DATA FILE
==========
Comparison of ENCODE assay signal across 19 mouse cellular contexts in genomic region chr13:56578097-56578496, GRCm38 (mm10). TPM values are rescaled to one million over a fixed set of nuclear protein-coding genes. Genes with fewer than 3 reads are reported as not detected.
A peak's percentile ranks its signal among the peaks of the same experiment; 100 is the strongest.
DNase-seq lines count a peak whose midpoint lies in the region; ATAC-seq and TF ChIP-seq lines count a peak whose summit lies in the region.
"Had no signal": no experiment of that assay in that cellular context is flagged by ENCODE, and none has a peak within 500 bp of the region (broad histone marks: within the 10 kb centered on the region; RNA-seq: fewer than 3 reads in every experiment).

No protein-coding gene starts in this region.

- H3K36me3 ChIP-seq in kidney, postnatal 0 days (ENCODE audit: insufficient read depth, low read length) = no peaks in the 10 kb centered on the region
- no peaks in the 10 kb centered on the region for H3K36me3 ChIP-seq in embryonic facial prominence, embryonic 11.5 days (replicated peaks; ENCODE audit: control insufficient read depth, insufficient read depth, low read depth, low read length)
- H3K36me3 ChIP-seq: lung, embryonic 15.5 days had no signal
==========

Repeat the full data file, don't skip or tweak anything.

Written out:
Comparison of ENCODE assay signal across 19 mouse cellular contexts in genomic region chr13:56578097-56578496, GRCm38 (mm10). TPM values are rescaled to one million over a fixed set of nuclear protein-coding genes. Genes with fewer than 3 reads are reported as not detected.
A peak's percentile ranks its signal among the peaks of the same experiment; 100 is the strongest.
DNase-seq lines count a peak whose midpoint lies in the region; ATAC-seq and TF ChIP-seq lines count a peak whose summit lies in the region.
"Had no signal": no experiment of that assay in that cellular context is flagged by ENCODE, and none has a peak within 500 bp of the region (broad histone marks: within the 10 kb centered on the region; RNA-seq: fewer than 3 reads in every experiment).

No protein-coding gene starts in this region.

- H3K36me3 ChIP-seq in kidney, postnatal 0 days (ENCODE audit: insufficient read depth, low read length) = no peaks in the 10 kb centered on the region
- no peaks in the 10 kb centered on the region for H3K36me3 ChIP-seq in embryonic facial prominence, embryonic 11.5 days (replicated peaks; ENCODE audit: control insufficient read depth, insufficient read depth, low read depth, low read length)
- H3K36me3 ChIP-seq: lung, embryonic 15.5 days had no signal